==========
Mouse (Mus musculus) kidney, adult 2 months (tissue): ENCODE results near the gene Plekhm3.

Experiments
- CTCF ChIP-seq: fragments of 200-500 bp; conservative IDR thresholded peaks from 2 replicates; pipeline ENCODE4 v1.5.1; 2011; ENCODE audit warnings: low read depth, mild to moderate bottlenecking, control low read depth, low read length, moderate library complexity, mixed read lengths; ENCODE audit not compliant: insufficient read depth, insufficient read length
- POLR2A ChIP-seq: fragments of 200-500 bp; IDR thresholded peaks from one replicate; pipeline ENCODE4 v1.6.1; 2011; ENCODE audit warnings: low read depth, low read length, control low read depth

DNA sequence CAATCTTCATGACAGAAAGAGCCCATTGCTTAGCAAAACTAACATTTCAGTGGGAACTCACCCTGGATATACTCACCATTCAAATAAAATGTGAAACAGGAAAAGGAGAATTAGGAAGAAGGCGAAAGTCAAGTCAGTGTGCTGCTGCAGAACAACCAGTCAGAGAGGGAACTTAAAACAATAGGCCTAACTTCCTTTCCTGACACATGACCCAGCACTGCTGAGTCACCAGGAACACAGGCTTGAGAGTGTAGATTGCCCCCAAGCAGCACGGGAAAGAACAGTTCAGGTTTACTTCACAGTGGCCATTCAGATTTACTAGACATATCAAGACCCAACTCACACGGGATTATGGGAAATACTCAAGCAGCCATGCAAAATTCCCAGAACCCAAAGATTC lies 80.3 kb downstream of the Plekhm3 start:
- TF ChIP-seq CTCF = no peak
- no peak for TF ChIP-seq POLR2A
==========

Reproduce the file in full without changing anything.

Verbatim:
Mouse (Mus musculus) kidney, adult 2 months (tissue): ENCODE results near the gene Plekhm3.

Experiments
- CTCF ChIP-seq: fragments of 200-500 bp; conservative IDR thresholded peaks from 2 replicates; pipeline ENCODE4 v1.5.1; 2011; ENCODE audit warnings: low read depth, mild to moderate bottlenecking, control low read depth, low read length, moderate library complexity, mixed read lengths; ENCODE audit not compliant: insufficient read depth, insufficient read length
- POLR2A ChIP-seq: fragments of 200-500 bp; IDR thresholded peaks from one replicate; pipeline ENCODE4 v1.6.1; 2011; ENCODE audit warnings: low read depth, low read length, control low read depth

DNA sequence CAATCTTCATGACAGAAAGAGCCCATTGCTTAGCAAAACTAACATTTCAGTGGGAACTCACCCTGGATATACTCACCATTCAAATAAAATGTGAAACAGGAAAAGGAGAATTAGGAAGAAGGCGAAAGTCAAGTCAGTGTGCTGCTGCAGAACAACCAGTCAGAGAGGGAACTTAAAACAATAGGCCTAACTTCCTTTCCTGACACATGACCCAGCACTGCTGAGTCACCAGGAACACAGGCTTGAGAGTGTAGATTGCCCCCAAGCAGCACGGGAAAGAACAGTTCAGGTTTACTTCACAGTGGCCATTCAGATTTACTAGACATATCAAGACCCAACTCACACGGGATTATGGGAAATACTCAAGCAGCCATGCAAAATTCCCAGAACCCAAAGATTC lies 80.3 kb downstream of the Plekhm3 start:
- TF ChIP-seq CTCF = no peak
- no peak for TF ChIP-seq POLR2A